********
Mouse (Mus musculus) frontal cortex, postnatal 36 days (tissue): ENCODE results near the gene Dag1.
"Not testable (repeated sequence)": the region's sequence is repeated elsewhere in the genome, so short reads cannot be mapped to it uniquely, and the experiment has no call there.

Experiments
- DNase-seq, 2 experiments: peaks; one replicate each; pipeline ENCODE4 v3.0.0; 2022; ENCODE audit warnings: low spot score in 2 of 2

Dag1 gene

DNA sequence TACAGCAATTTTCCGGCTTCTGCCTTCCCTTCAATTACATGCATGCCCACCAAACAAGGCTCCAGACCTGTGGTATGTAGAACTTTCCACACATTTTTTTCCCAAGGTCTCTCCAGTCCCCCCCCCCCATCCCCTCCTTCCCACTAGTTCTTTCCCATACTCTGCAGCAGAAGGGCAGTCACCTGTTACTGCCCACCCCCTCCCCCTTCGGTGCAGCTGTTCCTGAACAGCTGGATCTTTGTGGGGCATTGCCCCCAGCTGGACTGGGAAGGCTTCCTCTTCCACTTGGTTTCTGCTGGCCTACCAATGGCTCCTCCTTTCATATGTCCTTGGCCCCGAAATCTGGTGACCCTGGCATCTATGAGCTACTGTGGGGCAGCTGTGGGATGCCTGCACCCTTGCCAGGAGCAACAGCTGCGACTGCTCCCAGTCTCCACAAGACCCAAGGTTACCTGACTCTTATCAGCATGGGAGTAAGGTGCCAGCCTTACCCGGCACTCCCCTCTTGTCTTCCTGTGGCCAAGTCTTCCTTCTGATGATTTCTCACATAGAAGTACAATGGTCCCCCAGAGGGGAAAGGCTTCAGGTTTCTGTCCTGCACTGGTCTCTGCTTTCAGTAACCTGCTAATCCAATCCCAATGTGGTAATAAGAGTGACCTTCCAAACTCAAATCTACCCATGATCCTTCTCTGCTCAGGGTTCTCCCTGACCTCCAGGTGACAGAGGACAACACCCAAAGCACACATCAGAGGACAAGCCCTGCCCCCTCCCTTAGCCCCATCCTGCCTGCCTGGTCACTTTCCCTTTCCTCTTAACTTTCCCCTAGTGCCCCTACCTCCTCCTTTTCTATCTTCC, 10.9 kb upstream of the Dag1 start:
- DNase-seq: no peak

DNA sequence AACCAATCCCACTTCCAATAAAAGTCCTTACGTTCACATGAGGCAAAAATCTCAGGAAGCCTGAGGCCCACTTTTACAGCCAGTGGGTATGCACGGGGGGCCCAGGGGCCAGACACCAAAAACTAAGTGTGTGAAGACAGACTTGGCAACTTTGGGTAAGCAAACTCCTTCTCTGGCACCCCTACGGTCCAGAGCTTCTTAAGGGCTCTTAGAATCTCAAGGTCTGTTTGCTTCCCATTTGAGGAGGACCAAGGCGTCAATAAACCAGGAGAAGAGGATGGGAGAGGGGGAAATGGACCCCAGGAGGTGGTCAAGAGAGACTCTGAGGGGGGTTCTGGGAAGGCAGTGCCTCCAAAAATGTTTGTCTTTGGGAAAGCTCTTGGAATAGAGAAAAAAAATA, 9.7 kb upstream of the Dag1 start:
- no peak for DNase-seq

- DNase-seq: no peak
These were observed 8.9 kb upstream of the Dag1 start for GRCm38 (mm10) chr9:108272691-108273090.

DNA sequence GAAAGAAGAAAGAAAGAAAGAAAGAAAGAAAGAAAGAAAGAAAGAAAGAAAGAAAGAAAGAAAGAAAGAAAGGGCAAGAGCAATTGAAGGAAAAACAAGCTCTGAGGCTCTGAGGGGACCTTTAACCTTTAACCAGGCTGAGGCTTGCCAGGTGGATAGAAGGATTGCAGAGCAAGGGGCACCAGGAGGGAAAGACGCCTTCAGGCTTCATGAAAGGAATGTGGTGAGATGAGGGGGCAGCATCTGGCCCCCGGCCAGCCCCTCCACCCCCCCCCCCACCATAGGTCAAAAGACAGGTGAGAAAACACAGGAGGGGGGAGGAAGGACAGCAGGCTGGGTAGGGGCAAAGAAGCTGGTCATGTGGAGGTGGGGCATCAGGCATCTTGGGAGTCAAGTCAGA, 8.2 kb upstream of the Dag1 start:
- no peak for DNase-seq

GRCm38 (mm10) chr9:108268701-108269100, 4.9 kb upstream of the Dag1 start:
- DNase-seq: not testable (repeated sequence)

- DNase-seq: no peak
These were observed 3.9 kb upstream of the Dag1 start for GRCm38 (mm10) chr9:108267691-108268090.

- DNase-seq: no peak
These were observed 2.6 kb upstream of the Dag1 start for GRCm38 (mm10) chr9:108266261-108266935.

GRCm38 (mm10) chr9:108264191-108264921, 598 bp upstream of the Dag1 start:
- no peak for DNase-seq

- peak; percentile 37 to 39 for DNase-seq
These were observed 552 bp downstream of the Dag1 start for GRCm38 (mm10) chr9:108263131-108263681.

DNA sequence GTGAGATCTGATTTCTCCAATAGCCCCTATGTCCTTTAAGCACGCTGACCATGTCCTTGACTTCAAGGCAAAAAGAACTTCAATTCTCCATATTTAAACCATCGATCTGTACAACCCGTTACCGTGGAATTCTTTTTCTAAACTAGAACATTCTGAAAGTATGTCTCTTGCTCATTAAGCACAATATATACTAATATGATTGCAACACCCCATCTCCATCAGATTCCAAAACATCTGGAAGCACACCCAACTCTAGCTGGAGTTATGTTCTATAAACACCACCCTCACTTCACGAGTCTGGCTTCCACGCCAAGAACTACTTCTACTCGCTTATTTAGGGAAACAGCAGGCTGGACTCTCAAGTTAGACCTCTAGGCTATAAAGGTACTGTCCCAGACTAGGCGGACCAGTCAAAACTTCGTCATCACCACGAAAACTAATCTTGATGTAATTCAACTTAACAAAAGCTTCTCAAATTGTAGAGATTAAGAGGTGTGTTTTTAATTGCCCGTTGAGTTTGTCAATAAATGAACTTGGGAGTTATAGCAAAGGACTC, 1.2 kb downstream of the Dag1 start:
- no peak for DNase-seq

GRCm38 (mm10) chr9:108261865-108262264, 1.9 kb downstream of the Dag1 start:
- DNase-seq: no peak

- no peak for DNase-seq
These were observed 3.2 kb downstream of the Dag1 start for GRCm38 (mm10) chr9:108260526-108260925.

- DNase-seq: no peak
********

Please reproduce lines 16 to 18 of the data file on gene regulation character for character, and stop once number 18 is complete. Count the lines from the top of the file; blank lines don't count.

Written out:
- DNase-seq: no peak
These were observed 3.9 kb upstream of the Dag1 start for GRCm38 (mm10) chr9:108267691-108268090.

- DNase-seq: no peak